As much as possible, I’m syncing the interfaces so that all versions of MarcEdit will fundamentally look the same. In some places, this means significantly redoing parts of the UI. In others, its mostly cosmetic (colors). While design does have to stay within Apple’s UI best practices (as much as possible), I am trying to make sure that the interfaces will be very similar. Probably the biggest differences will be in the menuing. To do this, I’ve had to improve the thread queuing system that I’ve developed in the MacOS version of MarcEdit to make up for some of the weaknesses in how default UI threads work.
One of the challenges I’ve been having is related to some of the layout changes in the UI. To simplify this process, the initial version of the Mac update won’t allow a lot of the forms to be resized. The form itself will resize automatically based on the font and font sizes selected by the user – but resizing and scaling all the items on the window and views automatically and in spatial content is providing to be a real pain. Looking at a large number of Mac apps, window resizing doesn’t always appear to be available though (unless the window is more editor based) – so maybe this won’t be a big issue.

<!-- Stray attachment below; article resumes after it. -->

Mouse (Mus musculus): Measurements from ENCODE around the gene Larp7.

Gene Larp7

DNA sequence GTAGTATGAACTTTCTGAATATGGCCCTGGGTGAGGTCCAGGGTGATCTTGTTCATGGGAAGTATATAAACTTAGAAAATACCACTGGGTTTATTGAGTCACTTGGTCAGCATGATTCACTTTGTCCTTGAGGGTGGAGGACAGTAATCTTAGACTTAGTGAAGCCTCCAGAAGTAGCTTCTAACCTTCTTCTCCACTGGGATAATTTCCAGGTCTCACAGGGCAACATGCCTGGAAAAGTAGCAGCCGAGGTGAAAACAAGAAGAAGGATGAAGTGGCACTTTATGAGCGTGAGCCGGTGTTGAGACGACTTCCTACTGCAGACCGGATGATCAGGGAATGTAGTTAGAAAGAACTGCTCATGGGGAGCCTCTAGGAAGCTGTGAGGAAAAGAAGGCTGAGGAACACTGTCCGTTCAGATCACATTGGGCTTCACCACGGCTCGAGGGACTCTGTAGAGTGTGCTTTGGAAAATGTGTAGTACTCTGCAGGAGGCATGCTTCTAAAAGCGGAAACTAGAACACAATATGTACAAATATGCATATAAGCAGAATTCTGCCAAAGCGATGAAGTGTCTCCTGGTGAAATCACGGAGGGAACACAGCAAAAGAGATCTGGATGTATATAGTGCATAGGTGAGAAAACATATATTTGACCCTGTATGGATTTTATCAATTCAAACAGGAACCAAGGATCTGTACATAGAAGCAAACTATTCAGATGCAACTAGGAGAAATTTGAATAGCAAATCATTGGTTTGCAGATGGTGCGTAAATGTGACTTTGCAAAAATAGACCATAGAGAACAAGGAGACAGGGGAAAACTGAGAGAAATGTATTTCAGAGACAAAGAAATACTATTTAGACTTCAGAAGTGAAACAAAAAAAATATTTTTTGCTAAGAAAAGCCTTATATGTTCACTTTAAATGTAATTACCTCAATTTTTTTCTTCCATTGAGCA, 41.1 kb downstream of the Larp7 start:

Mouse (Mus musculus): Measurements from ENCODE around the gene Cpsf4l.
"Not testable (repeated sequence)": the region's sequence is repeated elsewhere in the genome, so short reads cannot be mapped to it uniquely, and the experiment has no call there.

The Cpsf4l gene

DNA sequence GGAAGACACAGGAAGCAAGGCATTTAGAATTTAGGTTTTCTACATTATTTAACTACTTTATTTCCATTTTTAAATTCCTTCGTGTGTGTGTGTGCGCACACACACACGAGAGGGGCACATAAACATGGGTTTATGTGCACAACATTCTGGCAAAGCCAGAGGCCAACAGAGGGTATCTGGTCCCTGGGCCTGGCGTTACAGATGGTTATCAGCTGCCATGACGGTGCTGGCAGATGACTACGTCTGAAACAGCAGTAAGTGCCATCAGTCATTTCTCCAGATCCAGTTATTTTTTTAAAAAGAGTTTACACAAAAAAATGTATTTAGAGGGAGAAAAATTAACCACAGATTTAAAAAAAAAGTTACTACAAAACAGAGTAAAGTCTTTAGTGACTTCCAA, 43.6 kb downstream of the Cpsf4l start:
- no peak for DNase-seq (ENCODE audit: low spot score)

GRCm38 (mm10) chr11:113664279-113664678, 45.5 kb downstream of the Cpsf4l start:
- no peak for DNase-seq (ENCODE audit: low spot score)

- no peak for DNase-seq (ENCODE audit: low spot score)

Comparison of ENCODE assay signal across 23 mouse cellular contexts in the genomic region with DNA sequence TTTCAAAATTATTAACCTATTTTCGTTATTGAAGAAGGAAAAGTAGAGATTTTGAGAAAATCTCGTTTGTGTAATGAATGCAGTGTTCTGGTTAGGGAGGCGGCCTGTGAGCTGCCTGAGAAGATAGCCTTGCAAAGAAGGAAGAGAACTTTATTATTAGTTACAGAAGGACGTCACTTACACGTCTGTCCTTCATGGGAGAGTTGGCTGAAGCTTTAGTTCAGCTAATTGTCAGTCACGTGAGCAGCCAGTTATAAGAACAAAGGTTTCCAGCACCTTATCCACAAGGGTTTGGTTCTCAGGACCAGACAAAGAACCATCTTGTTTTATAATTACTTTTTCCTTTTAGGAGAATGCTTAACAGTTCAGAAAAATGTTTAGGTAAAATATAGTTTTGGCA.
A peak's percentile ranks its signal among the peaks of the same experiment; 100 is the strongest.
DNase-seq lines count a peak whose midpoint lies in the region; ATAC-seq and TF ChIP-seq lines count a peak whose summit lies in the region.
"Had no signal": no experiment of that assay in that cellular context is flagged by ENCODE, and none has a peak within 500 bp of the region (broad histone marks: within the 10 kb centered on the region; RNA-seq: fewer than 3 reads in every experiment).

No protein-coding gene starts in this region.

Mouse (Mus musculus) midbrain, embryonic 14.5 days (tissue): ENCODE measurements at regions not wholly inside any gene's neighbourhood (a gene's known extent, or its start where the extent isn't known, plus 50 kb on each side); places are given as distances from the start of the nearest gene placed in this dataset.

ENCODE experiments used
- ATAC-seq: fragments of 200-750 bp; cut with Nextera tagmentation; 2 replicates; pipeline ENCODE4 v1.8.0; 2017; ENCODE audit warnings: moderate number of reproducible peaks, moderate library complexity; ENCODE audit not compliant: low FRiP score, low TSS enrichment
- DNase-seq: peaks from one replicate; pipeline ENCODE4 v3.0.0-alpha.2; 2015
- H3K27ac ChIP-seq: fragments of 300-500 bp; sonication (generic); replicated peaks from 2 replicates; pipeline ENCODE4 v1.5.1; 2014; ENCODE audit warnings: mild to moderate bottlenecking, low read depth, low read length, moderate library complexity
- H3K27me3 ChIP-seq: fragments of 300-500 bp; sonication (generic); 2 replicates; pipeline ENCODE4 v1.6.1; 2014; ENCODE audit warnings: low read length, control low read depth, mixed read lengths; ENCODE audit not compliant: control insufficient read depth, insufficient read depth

Like MarcEdit 7, I’m working on integrations. Enhancing the OCLC integrations, updating the ILS integrations, integrating a lot of help into MarcEdit MacOS, adding new wizards, integrating plugins – I’m trying to make sure that I fully embrace with the MacOS update, one of the key MarcEdit 7 design rules – that MarcEdit should integrate or simplify the moving of data between systems (because you are probably using more programs than MarcEdit).
Functionally, MacOS 3 should be functionally equivalent to MarcEdit 7 with the following exceptions
There is no COM functionality (this is windows only)
Initially, there will be no language switching (the way controls are named are very different than on Windows – I haven’t figured out how to connect the differences)